The early 17th century saw numerous types of cannon in every size and configuration between the major nations of the day. There was nothing approaching standardization, but that is something we need for our purposes. Let's jump right in: cannon break down into three categories based on trajectory of fire.
- Guns have a level firing arc and are used for direct fire.
- Cannon fired at a roughly 45 degree angle and are used to shoot larger projectiles at targets behind obstructions.
- Mortars have a high angle of fire to deliver indirect fire over walls.
While these were primarily siege weapons, guns and howitzers were employed as field artillery, especially after Gustavus Adolphus proved their worth near the end of the 30YW. Cannon ranged in caliber from 4-inch field pieces to 9-inch behemoths firing 80lb shot! Here's a convenient breakdown:
That might be a lot of artillery, but it covers pieces designed for sieges, field use, and medium sized cannon that could be used for both. To simplify matters, the list could be condensed to just a Siege and Field version of Gun and Cannon and just the big Mortar.
In regards to shot, there were plenty of choices. Solid iron shot was used to puncture holes in walls as well as to knock out opposing cannon with enfilade fire. In the field, solid shot wrecked havoc on deep pike formations as it mowed down men.
Mortars used stone balls since they were not employed to break through fortifications. In fact, mortars were designed to only use stone or explosive shot; loading an iron ball and extra powder into a mortar would result in a dead cannon crew. The Bombard's stats look to be incorrect based on the other values, but that is because it is a short, stout weapon (think of a cauldron rather than a cannon) reminiscent of 16th century technology.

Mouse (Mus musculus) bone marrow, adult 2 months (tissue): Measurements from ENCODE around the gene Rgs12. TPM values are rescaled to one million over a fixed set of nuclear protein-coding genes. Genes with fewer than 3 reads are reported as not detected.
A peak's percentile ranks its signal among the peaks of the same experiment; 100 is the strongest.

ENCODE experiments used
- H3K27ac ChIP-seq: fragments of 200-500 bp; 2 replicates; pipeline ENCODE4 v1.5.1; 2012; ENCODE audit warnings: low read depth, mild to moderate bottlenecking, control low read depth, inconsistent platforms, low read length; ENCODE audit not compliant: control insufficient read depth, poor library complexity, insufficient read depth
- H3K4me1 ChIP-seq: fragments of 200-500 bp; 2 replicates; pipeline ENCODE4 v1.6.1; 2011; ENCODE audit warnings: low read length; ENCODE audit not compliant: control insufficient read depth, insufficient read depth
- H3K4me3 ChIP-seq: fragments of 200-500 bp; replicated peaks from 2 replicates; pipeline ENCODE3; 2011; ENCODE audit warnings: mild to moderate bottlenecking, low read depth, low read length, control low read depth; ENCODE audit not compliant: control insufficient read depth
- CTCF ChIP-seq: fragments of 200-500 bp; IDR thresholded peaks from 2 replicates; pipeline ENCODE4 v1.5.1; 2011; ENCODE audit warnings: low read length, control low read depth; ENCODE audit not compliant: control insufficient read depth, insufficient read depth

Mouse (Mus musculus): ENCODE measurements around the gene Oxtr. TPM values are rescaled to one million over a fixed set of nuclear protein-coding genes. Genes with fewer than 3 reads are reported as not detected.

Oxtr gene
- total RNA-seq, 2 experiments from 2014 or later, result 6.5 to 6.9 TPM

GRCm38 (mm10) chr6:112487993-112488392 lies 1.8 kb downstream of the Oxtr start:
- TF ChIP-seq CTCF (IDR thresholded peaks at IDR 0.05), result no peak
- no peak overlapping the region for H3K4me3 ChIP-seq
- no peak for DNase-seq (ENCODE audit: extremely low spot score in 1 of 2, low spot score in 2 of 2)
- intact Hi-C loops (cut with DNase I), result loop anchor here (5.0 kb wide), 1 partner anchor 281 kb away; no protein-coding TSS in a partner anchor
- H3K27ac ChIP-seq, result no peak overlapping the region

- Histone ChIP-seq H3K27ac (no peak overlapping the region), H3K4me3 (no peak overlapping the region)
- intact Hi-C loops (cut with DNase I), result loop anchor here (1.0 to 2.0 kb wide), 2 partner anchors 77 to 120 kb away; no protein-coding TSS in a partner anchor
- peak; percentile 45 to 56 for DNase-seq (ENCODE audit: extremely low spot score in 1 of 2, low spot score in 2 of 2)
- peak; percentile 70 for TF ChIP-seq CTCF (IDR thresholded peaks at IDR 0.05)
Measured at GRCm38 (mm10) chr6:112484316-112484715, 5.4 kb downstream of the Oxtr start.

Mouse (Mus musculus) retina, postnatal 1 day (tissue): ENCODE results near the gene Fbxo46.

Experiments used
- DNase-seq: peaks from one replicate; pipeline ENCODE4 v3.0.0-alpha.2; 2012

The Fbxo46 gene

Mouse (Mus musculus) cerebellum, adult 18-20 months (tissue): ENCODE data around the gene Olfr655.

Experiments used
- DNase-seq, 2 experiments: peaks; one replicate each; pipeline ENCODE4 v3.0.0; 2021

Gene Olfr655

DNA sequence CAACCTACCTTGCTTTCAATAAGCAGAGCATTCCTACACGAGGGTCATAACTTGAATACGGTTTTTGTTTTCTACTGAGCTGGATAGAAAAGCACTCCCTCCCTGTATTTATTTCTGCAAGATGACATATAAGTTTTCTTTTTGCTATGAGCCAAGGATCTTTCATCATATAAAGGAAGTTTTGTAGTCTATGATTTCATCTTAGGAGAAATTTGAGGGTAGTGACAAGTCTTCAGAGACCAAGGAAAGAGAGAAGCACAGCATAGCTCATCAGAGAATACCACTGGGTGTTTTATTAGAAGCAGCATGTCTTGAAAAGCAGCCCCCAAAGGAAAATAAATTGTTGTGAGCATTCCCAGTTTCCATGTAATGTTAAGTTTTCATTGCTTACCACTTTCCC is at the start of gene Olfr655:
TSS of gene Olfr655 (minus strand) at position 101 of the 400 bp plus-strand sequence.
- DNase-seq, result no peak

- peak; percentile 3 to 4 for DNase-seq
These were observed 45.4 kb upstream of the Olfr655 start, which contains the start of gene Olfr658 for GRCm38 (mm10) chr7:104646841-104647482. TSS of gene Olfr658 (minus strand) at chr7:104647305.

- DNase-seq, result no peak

Explosive shot was made by filling a hollow iron sphere with powder. They were lobbed by howitzers and mortars to destroy buildings, earthworks, and for general bombardment.
Chain shot was used in naval artillery for destroying rigging, it consisted of two sub-caliber sized round shots connected with a chain.
Canister shot was employed to a degree in the 17th century. However, they were not standardized shells and more like an improvised shotgun-type blast. Since cannon in the early part of the 17th century were still thought of as a siege weapon first, they saw relatively little use.
This information doesn't provide comprehensive rules for artillery use in battle, but should lay the groundwork for future development. Suffice to say, these pieces have to be very expensive as even the major nations of the day would rarely be able to field more than 50 pieces with their armies. Unless your group is at name-level play, these should remain out-of-reach for the moment.
Although, wheeling cannon into a dungeon would be interesting. One silence spell plus a nice Culverin allows you to get through a dungeon rather quickly. Of course, I expect you to enforce air quality rules for all of that powder going off in a confined area...